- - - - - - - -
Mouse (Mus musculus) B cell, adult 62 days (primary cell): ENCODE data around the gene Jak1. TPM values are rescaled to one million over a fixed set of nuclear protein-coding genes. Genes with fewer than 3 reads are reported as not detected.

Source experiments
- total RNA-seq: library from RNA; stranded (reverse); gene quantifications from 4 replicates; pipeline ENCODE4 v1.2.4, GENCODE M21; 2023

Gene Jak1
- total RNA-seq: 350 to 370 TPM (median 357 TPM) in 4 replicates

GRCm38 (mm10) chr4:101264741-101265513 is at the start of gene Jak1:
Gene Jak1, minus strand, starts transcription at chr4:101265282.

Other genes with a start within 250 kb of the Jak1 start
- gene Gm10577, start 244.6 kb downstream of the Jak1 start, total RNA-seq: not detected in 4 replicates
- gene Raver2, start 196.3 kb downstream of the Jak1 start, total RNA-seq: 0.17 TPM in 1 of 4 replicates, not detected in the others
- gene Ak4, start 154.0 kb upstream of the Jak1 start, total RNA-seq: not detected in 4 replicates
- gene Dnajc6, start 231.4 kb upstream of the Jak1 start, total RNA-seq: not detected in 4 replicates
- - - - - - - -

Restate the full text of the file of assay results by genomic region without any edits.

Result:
Mouse (Mus musculus) B cell, adult 62 days (primary cell): ENCODE data around the gene Jak1. TPM values are rescaled to one million over a fixed set of nuclear protein-coding genes. Genes with fewer than 3 reads are reported as not detected.

Source experiments
- total RNA-seq: library from RNA; stranded (reverse); gene quantifications from 4 replicates; pipeline ENCODE4 v1.2.4, GENCODE M21; 2023

Gene Jak1
- total RNA-seq: 350 to 370 TPM (median 357 TPM) in 4 replicates

GRCm38 (mm10) chr4:101264741-101265513 is at the start of gene Jak1:
Gene Jak1, minus strand, starts transcription at chr4:101265282.

Other genes with a start within 250 kb of the Jak1 start
- gene Gm10577, start 244.6 kb downstream of the Jak1 start, total RNA-seq: not detected in 4 replicates
- gene Raver2, start 196.3 kb downstream of the Jak1 start, total RNA-seq: 0.17 TPM in 1 of 4 replicates, not detected in the others
- gene Ak4, start 154.0 kb upstream of the Jak1 start, total RNA-seq: not detected in 4 replicates
- gene Dnajc6, start 231.4 kb upstream of the Jak1 start, total RNA-seq: not detected in 4 replicates